Accordingly, it is presently believed that there is a relatively large market for an improved implant in accordance with the present invention. It is believed that there will be a demand for an improved implant that provides a more natural appearance and feel and at the same time tends to maintain the implant and return the implant to a natural position when the individual is in a standing, sitting or semi-reclining position.
In essence, the present invention contemplates a self-positioning implant containing materials of different densities to enable the implant to remain anatomically positioned once surgically implanted within the human body. The prosthesis or breast implant includes an outer lumen, i.e. an outer closed envelope of medical grade elastomer that defines a preferably oval or generally tear-shape with upper and lower portions. The lower portion may be somewhat more rounded or fuller to more closely resemble the shape of a human breast. The outer lumen includes a first low density fluid material such as a silicon gel or hydrogel of a first given density contained therein.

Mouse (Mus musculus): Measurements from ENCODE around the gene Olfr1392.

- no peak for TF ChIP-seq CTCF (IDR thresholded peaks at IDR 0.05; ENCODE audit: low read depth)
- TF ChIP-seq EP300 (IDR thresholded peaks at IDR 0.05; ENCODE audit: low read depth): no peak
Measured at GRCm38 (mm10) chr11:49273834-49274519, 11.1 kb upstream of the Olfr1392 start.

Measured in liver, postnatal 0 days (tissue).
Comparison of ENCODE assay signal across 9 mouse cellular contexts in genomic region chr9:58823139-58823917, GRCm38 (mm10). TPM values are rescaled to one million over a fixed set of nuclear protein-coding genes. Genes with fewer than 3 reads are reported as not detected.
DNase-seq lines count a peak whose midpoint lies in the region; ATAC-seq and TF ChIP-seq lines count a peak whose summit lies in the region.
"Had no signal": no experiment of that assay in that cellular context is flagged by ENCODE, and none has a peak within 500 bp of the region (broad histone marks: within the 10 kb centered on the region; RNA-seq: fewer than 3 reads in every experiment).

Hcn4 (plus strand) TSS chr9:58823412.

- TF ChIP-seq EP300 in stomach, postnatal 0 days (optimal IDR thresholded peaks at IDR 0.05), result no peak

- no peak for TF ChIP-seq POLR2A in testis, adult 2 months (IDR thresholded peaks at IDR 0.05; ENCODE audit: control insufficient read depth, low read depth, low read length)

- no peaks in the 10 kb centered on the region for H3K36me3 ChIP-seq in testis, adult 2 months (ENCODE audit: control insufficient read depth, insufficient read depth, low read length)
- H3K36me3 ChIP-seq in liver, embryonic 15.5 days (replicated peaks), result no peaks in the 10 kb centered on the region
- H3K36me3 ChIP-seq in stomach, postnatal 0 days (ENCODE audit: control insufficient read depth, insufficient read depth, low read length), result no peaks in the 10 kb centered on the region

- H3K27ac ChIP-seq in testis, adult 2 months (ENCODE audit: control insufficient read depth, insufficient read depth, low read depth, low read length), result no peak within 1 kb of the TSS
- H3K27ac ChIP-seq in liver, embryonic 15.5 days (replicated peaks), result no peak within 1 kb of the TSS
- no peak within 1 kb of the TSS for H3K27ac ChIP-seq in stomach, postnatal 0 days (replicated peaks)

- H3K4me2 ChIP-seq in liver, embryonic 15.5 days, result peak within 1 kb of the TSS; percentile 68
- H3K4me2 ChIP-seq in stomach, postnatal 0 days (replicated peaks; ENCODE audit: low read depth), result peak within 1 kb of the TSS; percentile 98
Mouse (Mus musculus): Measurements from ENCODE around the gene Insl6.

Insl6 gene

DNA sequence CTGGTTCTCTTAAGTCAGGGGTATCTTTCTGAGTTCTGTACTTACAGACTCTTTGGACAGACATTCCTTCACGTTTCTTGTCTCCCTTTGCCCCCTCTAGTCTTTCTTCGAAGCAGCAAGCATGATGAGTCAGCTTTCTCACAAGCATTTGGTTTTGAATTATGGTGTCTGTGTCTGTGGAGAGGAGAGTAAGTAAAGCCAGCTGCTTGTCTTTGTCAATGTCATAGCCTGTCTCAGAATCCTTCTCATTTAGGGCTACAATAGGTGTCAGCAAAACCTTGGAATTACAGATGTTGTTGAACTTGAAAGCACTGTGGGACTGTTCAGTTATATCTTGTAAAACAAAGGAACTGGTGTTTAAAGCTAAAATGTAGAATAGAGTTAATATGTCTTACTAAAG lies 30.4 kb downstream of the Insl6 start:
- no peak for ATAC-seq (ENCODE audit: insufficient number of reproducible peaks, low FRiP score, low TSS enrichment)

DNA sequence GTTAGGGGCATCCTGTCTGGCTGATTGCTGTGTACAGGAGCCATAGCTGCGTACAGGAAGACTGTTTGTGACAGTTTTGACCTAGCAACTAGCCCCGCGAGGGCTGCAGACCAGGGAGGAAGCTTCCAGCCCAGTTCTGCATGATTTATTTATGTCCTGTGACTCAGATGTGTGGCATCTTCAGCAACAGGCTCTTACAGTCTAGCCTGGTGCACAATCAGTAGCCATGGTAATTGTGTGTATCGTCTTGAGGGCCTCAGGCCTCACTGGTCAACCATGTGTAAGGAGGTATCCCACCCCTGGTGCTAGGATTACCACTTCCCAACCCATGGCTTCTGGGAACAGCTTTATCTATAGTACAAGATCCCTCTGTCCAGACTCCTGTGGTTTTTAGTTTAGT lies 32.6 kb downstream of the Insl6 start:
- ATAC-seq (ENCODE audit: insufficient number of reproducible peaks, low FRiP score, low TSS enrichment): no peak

The prosthesis also includes a second or inner lumen. The second or inner lumen comprises a closed envelope of medical grade elastomer which is disposed within the outer lumen. The second or inner lumen is fixed within a lower portion and preferably the lower quartile of the outer lumen and contains a second fluid material such as a saline solution of a given density which is greater than the density of the gel in the outer lumen.
The mammary prosthesis is then maintained or returned to its predetermined position by the higher density of the second fluid material which is contained in the lower portion of the outer chamber acting as a weight (similar to a sailboat keel).
The invention will now be described in connection with the accompanying drawings wherein like reference numerals have been used to designate like parts.
FIG. 1 is a schematic cross sectional view of a human breast which has been implanted with a mammary prosthesis in accordance with a first embodiment of the present invention;
FIG. 2 is a schematic front view of a mammary prosthesis in accordance with the first embodiment of the invention;
FIG. 3 is a schematic front view of a mammary prosthesis in accordance with a second embodiment of this invention;